I come from a family with six children, three boys and three girls. (Yeah, yeah, I know, just like ‘The Brady Bunch.’ In case you’re curious, I was Jan.) Anyway, our Christmases were quite a magical production, full of rituals and laughter. We all knew the routine. On Christmas Eve we had a traditional Swedish dinner, after which we each opened one gift. We went to church at eleven, and when we left, the church bells were ringing, because it was Christmas. When we got home, we read The Night Before Christmas, hung our stockings, and left my mom’s famous fudge, cookies and milk for Santa Claus.

In the morning we had to be presentable before we were presentable. You have never seen such a flurry of grooming– six of us, hair combed, teeth brushed, faces shining in minutes flat. We lined up at the top of the stairs, shortest to tallest. Every year there was a different mini-drama, as puberty assaulted each of us at different ages. And there was always the question; was it better to be taller than your sibling or to get to the loot that Santa had left first? We sang ‘Jingle Bells’ as we marched into the living room, where there was inevitably an obscene pile of gifts overflowing from under the tree. There was a mad dash toward our piles. We knew which one was ours, because Santa didn’t wrap the ‘Big Gift.’ Then, my parents tortured us by making us listen while my Dad read a witty letter from Santa. How Santa found the time to write such longwinded letters, with so many children around the world to service, I’ll never know. After Santa’s letter, we opened our stockings and two gifts each. Then the kid torturing started again in the form of a mandatory scrambled egg breakfast.

Finally, it was time to get down to the business of gift giving. It was a big business. In a family of eight, where each of us exchanged presents, the cats and dogs were involved, Santa, Mrs. Claus, Rudolph, Grandparents, Aunts and Uncles…you do the math.


We opened our gifts one at a time with every one watching. Needless to say, it took all day. We stuffed our faces with cheese and crackers, cookies, fudge, and donuts, and by three in the afternoon most of us were in a sugar coma. As we grew older, some of us were in Bloody Mary stupors. By the time we got to our formal turkey dinner, we were already stuffed.

Our Christmas Day attire is also worth mentioning. It started out with formal sleepwear and would deteriorate from there, as each of us added every item of clothing we received. We’d chant, ‘Try it on! Try it on,’ and start singing the strip-tease theme when someone got clothes. My brothers have underwear on their heads in most of our Christmas photos.

The day guaranteed a range of emotions from bliss to utter disappointment. Mostly there was great love.

My favorite Christmas memory is about ‘Mr. Christmas,’ my older brother, Tommy. He always left his shopping and wrapping until the last possible minute, adding drama to the excitement of Christmas. One year, I stayed up with him well past three in the morning, hand sewing fabric squares together for a quilt for our older sister, Gill’s, trousseau. Our project delayed Santa’s arrival for several hours. I remember going shopping with him on another Christmas Eve in search of a gift for our fifteen-year-old sister. He was thrilled when he found a stuffed bat that squeaked when he shook it up and down. He added his own pig noises to go with it.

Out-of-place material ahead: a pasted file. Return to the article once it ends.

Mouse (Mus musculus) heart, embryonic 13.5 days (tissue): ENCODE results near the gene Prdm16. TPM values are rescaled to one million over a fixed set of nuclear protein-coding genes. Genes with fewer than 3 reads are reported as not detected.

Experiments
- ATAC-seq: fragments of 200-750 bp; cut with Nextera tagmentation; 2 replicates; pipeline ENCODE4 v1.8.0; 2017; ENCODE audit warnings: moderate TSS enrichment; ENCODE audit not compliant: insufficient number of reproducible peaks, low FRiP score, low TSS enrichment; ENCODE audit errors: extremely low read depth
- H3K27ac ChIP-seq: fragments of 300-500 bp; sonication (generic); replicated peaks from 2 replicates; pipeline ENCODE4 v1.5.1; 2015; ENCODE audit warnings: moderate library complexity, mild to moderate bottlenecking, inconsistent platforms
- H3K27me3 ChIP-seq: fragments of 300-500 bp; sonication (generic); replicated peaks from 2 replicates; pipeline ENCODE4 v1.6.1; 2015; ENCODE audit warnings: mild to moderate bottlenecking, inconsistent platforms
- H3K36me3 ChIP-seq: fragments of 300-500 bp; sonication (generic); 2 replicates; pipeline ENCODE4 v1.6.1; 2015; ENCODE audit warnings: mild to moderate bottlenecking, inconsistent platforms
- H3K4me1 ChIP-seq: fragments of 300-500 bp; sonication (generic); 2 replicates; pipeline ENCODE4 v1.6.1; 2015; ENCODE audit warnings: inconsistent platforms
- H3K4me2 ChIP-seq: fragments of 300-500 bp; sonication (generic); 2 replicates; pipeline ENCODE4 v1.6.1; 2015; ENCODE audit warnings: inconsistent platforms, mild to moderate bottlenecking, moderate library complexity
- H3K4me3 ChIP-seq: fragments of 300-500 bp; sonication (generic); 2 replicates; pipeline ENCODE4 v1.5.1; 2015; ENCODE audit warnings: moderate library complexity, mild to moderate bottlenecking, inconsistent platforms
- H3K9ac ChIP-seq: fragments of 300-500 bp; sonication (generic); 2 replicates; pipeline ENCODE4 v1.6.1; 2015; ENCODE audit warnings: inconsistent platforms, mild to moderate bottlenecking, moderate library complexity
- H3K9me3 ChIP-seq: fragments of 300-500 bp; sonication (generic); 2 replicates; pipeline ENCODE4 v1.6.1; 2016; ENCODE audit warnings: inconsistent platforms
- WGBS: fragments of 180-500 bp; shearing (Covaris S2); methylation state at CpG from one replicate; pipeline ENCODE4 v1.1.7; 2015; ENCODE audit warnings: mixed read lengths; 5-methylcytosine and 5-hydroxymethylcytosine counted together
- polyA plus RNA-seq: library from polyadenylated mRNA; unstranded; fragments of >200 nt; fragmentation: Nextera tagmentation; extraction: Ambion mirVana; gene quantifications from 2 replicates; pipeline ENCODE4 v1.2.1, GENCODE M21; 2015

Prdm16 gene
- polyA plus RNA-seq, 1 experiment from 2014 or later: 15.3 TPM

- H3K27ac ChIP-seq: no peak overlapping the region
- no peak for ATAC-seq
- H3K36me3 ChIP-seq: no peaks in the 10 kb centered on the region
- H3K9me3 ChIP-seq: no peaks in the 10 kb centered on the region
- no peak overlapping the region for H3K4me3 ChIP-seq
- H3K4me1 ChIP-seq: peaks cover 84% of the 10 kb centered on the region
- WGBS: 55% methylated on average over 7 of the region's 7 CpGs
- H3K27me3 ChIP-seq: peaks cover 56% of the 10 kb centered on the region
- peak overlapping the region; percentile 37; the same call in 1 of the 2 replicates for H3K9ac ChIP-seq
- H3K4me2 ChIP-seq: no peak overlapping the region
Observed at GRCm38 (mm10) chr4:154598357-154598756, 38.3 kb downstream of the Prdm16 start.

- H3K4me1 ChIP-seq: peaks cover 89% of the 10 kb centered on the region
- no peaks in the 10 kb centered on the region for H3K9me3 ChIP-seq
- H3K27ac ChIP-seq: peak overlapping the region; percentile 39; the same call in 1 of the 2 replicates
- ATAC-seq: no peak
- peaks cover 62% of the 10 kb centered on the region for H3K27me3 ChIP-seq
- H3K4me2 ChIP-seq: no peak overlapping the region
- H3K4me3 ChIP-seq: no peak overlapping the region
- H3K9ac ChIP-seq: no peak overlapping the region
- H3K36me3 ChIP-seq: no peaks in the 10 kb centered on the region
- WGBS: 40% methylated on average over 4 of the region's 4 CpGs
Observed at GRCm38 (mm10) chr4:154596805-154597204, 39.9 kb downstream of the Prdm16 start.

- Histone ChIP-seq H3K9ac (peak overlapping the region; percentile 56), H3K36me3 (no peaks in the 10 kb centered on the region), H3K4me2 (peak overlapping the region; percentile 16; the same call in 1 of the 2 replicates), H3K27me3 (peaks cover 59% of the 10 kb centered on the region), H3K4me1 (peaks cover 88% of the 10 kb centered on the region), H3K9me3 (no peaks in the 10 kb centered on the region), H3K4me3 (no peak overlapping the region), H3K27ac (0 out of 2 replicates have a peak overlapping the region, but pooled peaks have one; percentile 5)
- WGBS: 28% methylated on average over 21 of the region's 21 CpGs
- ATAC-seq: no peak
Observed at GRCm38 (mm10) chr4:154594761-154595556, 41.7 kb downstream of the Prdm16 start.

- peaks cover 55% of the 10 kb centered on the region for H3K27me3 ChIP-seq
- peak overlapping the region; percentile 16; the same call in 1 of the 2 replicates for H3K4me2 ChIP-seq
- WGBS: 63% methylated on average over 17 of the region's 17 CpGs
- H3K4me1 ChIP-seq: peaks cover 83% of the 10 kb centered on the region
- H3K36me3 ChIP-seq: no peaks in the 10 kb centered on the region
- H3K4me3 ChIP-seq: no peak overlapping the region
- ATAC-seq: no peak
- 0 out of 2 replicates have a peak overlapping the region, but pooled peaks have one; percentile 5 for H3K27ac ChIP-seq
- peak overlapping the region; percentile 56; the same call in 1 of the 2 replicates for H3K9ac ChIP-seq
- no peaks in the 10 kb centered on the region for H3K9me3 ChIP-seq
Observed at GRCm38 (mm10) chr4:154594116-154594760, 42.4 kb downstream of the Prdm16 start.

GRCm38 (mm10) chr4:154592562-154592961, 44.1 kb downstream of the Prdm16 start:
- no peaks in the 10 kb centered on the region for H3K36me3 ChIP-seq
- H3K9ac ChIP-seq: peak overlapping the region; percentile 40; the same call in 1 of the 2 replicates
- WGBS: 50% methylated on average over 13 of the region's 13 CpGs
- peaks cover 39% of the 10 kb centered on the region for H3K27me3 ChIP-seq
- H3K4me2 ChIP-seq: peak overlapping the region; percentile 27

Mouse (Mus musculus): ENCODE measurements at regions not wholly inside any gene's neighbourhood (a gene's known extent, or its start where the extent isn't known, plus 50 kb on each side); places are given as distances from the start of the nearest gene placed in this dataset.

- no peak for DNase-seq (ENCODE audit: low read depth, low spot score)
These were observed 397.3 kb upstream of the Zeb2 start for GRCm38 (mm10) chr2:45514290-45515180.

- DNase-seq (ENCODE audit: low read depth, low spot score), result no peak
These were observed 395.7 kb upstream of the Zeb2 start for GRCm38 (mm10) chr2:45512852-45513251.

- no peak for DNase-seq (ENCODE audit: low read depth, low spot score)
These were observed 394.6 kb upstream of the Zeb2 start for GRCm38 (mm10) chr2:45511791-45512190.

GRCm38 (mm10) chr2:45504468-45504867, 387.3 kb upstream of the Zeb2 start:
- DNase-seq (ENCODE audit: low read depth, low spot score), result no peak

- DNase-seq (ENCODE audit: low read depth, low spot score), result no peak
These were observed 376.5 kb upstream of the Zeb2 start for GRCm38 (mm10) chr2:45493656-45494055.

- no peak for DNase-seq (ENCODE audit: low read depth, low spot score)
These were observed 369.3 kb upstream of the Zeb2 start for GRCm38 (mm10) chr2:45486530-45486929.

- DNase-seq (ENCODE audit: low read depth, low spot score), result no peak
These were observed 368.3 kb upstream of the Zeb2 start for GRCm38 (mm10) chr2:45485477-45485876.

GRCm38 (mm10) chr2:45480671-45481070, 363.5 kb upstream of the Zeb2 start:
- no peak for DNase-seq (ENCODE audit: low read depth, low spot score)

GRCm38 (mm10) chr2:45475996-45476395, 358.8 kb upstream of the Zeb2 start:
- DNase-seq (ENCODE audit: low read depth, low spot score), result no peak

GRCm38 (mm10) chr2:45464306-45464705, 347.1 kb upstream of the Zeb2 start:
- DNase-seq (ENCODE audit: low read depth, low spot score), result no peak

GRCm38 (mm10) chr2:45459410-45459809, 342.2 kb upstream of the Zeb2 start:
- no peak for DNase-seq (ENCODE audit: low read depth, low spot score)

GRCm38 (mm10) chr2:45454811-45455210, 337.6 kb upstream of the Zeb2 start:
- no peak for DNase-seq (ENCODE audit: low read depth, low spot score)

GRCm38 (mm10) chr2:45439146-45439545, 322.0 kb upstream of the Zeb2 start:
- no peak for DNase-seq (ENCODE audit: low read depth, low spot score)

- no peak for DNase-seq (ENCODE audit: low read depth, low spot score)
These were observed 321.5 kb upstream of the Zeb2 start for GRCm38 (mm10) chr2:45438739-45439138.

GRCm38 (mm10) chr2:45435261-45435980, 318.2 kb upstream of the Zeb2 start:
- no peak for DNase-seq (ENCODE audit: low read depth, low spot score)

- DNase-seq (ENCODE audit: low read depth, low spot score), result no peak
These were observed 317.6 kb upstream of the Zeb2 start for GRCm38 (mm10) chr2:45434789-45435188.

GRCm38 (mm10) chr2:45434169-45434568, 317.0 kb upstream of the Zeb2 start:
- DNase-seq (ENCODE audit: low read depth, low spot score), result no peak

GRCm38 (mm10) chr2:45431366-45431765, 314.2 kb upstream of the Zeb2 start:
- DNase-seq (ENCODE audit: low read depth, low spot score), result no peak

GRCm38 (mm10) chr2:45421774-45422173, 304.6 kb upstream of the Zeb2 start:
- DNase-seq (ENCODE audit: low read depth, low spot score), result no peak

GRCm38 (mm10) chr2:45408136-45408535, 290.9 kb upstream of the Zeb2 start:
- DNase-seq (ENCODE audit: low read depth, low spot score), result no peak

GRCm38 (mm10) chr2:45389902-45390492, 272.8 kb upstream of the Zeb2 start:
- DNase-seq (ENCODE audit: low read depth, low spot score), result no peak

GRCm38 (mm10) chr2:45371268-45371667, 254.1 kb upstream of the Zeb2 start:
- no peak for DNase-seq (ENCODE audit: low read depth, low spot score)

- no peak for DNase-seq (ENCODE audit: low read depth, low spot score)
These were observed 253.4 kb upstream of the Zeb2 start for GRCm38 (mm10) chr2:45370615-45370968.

As you have probably figured out by now, Tommy was a completely unorthodox gift-giver. He found great pleasure in bestowing unbelievably odd gifts upon his loved-ones. He delighted in witnessing the confusion on a ‘giftee’s’ face. Once, I was the recipient of a bag of cotton balls and a checker board. Why? He gave my very conservative grandmother a souvenir shirt, with a cow wearing lipstick on it, saying, ‘In the moooood in Rockford, Illinois.’ She was not amused. He was sure she’d like it since she was from Rockford. The best was the ‘nipple shirt’ he gave Gill. (He’d sewn baby bottle nipples onto the appropriate places on a plain, white tee-shirt.) I was mortified for her when she answered the chant and actually tried it on.

Tommy was also known to ask for very strange things from Santa: a nose-hair clipper, a pie in the face, a cantaloupe, and individual toe socks. The year he turned sixteen, however, he earnestly asked Santa for a car. After an exhausting day opening Christmas presents, it was finally time for Tommy’s ‘Big Gift.’ Excitedly, we put on our winter coats and filed into the courtyard next to the garage, forming a semi-circle around him.

‘Tommy, close your eyes.’

The tension was palpable. He bounced up and down in anticipation.

When my dad said, ‘open,’ I was given the distinct honor of presenting Tommy the pie he’d asked for from Santa Claus.

Merry Christmas to the most wonderful crazy family in the world!


  • Kira Catanzaro

    Kira Catanzaro is a writer and renaissance woman deeply committed to connecting with spirit through meditation, creative arts, and the wonders of nature. She wrote for Moonshine Ink from 2006 to 2012.

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